One version of events suggests that the revolution at The Bridge featured a shocking restraint on the part of the owner – a man hitherto identified chiefly for his hatchet-mania. It is said that Abramovich actually supported his manager better and longer than the players did… before finally wielding the battle-worn veteran that is his Ukrainian Kukri. Thus we are presented with the possibility that Mild-Mannered Frank, known and loved for his A Level in Excruciatingly (S)killed Diplomacy (WhenFacedWithanInterviewSituation,Brian) and for his formerly likeably cuddly tumtum may – repeat may – have played a more aggressive role in the undermining of the brilliantly verbose ex-Porto man than Comrade Youknowwho. I’m shocked.
And could it likewise be that Ashley Cole, in a post-Napolitan strop, sought to apply the full, intimidating force of his intelligence to the de-stabilisation of Villas-Boas perhaps – I imagine through scrawling SHIT on the gaffers desk, or similar? And did Didier maliciously synchronise incoming Rolexes for that infuriatingly deadline-hugging fine-teasing screech of supercars into the car park, before winking knowingly at the watching but helpless ‘boss?’ We may never know.
We may never know if that kind of stuff mattered more than the dark, results-driven mutterings exchanged between the Real Boss and (again, I imagine) his own reflection most mornings, for the last month or two. But however, it seems sadly likely that the players… the players wanted The Bemackintoshed One out. More than the newly sensitised Abramovic, amazingly.
So no more absurdly fluent but amorphous/slightly increasingly ludicrous post-match roadkill dissections. And no more cruel dressing-room japes at AVB’s expense. So… so who’s next? The flawed Benitez – who surely isn’t to be trusted entirely to spend, spend , spend on the backbone of a new squad if his record at Liverpool FC is to be held in evidence? Who else? Who else, more to the point more likely than AVB to turn around a team that in recent times combines talent with an unappealing smugness?
Even throughout the good times – and let’s be clear folks, even now is a historically fortunate time for the club and its supporters – there’s been a tad too much of the histrionic (Drogba?) or the sulky (guess who?) or the near-bewilderingly indulgent about many of the sub-galacticos that have plied their trade at The Bridge. (Their trade being actually and apparently something they’ve appeared often to tinker with or dabble at rather than apply themselves to as though, god forbid, they meant to a) truly fulfil some meaningful contract with the club and the supporters b) stay longterm.) Maybe this is what money buys? Mercenaries. Badge-kissers.
There may indeed be some traceable and even inevitable momentum leading us to where we’re at ‘darna Bridge’. Fans feel stuff like that whilst guys and gals like me search for encapsulating wisdoms; like this one. Particularly of late there’s seemed to be no team.
Who are Chelsea? John Terry was – Frank Lampard was – but this year’s flux seems to deny us any convincing evidence of who just might be next to carry that flame/torch/designer symbol. This living by mood is surely both a result of the Russian owner’s unstillness as well as of the consequent carousel of arrivals and departures from the dug-out – whether they be playing or more-or-less ‘overseeing’ arrivals. Bottom line, like the eyes of Dr T J Eckleburg, it is Roman who sees all. Voices full of money populate both Scott-Fitzgerald’s novel and the environs of the Kings Road. A key difference is that Roman scorches past the merely symbolic into the hands-on, the prosaically influential. He is tinkerer-in-chief, in truth, as well as sower of dreams.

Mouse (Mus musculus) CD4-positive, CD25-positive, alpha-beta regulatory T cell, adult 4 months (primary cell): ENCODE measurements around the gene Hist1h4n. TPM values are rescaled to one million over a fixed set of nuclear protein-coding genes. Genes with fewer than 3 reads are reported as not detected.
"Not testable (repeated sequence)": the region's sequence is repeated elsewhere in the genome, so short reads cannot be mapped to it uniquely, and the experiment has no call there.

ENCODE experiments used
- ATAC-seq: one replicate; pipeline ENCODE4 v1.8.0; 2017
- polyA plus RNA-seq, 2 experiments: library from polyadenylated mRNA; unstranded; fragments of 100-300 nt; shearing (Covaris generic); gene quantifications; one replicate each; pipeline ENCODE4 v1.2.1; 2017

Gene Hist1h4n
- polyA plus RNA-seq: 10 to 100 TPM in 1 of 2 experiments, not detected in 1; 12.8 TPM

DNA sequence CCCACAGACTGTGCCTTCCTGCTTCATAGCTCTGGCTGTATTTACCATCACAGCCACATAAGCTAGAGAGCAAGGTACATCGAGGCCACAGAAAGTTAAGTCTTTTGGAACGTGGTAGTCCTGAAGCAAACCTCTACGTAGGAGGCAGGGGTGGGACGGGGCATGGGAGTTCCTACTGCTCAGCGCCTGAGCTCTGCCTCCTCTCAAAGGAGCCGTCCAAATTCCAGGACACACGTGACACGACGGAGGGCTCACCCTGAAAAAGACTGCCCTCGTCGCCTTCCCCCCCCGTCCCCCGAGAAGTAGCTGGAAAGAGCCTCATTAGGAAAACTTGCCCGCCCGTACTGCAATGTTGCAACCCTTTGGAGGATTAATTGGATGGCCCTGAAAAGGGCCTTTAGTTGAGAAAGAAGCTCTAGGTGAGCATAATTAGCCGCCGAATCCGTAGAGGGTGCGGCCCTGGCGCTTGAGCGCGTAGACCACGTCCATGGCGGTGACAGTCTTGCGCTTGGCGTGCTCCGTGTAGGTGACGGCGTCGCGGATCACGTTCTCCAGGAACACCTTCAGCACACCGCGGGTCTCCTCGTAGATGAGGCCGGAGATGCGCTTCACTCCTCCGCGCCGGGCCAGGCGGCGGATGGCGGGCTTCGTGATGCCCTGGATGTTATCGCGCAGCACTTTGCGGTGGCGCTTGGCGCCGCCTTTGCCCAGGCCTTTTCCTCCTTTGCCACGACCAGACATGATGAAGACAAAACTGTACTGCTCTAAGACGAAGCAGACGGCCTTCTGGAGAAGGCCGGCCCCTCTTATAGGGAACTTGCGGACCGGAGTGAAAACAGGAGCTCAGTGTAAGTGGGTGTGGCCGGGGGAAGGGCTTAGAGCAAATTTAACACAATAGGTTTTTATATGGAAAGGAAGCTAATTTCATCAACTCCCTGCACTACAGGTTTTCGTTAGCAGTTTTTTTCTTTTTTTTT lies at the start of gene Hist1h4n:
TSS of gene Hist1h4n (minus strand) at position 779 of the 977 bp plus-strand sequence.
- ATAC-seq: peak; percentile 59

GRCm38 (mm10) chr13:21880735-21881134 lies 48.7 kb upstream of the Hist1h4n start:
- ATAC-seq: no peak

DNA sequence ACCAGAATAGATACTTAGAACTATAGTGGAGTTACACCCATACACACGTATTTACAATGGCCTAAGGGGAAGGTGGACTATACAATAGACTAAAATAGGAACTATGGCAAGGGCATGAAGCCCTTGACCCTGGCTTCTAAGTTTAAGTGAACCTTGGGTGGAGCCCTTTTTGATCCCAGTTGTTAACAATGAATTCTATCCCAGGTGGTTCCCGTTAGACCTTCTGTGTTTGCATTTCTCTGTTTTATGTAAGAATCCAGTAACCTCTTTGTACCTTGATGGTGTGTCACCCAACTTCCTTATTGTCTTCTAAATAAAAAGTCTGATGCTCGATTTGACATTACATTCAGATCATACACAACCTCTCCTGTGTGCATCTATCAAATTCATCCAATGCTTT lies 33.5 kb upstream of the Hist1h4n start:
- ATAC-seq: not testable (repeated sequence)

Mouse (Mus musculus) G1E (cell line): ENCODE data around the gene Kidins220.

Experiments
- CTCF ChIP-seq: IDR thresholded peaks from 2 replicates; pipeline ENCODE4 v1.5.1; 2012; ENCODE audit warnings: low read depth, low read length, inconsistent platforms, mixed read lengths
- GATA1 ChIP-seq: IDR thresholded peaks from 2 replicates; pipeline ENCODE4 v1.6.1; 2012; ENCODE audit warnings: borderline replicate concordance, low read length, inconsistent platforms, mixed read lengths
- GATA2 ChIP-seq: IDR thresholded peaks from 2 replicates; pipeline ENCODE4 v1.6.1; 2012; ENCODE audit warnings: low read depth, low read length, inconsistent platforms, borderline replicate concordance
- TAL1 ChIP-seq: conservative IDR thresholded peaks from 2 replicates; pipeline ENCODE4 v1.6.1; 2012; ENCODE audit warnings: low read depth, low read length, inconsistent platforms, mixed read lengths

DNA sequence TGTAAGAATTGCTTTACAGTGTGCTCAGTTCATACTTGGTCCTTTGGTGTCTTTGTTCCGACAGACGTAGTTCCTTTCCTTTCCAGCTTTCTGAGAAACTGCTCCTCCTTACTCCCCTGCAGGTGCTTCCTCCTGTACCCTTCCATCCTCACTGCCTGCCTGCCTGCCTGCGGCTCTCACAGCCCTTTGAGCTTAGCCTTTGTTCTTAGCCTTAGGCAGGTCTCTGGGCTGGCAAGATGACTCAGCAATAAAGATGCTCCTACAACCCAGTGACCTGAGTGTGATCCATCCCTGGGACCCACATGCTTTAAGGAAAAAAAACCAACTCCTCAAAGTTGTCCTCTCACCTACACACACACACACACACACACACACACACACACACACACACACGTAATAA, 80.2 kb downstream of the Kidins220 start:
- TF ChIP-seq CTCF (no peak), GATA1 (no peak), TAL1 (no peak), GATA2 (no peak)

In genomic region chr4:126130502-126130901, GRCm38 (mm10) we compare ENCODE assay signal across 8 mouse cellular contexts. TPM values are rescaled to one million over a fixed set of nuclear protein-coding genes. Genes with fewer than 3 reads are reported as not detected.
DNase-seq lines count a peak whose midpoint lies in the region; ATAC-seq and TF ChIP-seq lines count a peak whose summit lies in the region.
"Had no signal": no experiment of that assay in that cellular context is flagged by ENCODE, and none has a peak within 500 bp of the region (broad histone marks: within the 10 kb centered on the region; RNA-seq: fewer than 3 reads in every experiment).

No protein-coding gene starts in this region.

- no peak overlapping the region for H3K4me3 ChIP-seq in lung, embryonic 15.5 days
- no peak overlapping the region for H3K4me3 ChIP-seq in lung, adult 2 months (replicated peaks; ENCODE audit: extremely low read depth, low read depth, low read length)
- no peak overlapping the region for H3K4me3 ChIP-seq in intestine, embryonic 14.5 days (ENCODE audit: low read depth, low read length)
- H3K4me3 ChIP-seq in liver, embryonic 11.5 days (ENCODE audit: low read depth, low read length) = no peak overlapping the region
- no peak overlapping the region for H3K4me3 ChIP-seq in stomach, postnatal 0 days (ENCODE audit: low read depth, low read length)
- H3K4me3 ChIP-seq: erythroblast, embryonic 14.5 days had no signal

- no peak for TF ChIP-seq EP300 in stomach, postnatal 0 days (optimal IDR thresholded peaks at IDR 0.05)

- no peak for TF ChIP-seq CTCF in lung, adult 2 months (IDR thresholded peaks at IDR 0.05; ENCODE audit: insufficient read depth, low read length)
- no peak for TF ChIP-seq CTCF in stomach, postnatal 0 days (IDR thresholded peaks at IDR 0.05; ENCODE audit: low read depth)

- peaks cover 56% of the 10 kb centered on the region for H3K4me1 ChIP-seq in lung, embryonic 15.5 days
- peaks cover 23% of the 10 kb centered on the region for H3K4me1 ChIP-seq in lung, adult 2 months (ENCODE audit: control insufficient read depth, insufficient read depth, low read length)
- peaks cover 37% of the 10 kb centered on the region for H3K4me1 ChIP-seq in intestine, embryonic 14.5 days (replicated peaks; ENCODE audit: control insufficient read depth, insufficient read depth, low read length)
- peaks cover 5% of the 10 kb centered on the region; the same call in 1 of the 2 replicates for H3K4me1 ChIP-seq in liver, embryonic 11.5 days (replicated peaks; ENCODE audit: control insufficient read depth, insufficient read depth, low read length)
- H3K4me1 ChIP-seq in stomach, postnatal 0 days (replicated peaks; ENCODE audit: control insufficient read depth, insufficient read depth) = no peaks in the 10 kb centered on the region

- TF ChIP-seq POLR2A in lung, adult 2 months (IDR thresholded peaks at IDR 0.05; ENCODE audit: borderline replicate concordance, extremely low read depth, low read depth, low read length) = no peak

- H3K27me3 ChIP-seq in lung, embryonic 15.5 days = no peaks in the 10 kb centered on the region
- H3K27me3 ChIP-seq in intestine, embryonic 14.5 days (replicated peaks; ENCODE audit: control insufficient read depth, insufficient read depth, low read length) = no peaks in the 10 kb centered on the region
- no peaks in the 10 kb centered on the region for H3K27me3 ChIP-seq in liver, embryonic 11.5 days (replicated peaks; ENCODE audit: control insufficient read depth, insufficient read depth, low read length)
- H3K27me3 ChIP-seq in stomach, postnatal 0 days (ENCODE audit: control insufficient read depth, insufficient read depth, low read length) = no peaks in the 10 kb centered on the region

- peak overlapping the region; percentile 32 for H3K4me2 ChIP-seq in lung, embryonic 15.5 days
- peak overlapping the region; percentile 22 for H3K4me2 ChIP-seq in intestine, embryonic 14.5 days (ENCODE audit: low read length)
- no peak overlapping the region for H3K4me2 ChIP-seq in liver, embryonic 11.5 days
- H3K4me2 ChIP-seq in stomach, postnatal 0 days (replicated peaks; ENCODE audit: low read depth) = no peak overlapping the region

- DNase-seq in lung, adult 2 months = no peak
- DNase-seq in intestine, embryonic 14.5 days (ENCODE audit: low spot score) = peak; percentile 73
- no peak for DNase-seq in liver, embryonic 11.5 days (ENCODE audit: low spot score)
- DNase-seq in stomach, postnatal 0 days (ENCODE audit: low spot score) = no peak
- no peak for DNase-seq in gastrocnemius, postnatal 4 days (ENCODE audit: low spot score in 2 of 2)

So the club has lurched from one temporary beauty to another. Mourinho and Ancelotti, in their hugely different ways were on the one hand outstanding and on the other… gone. Hiddink too. Fans of Graham Norton will be familiar with the dumping chair at the end of his current run of shows, from which those who fail to entertain the Great Unwashed sufficiently (in Graham’s twinkling Irish eyes) are unceremoniously hoiked back’ards. Reminding me of Chelsea – or Abramovich? Who have the same crassness going for them but lack, generally, the humour.
So let’s return to that question: who’s next? Hilariously (from outside) it appears that Abramovocih has already exhausted the list; like serially. For me, Benitez is a goodish coach who rose periodically – i.e. in cups, typically – to the challenge of galvanising Liverpool. But he signally failed to produce a side which genuinely troubled those competing over the season’s length for the Premier League title. And the longer he went about that business, the less convincingly or astutely he dealt in the transfer market. Given that the Chelsea Project (volume 9?) clearly does imply a serious need for restructuring – culling, actually – as well as buying in, Rafa would not, I confess, be on my wish-list. Is he really top of Roman’s?
But who else is both capable and available? Mourinho – no? Hiddink – no. Guardiola – surely no?!? Does this already begin to bring us into contact with the untested or the (Chelsea)-undeserving? If Abramovic really does want to win and win stylishly that list shrinks yet further; to the extent that the feeling might be that Chelsea simply cannot get the right man; a feeling that first suggested itself whoa… about five or six years ago, or whenever somebody started kicking managers out every season.
Roman will surely go for a big name. Roman will surely not, however, concede to that new man the right to truly manage; begging the further question who, in their right mind, would want to take the Chelsea thing on? Unless for the money.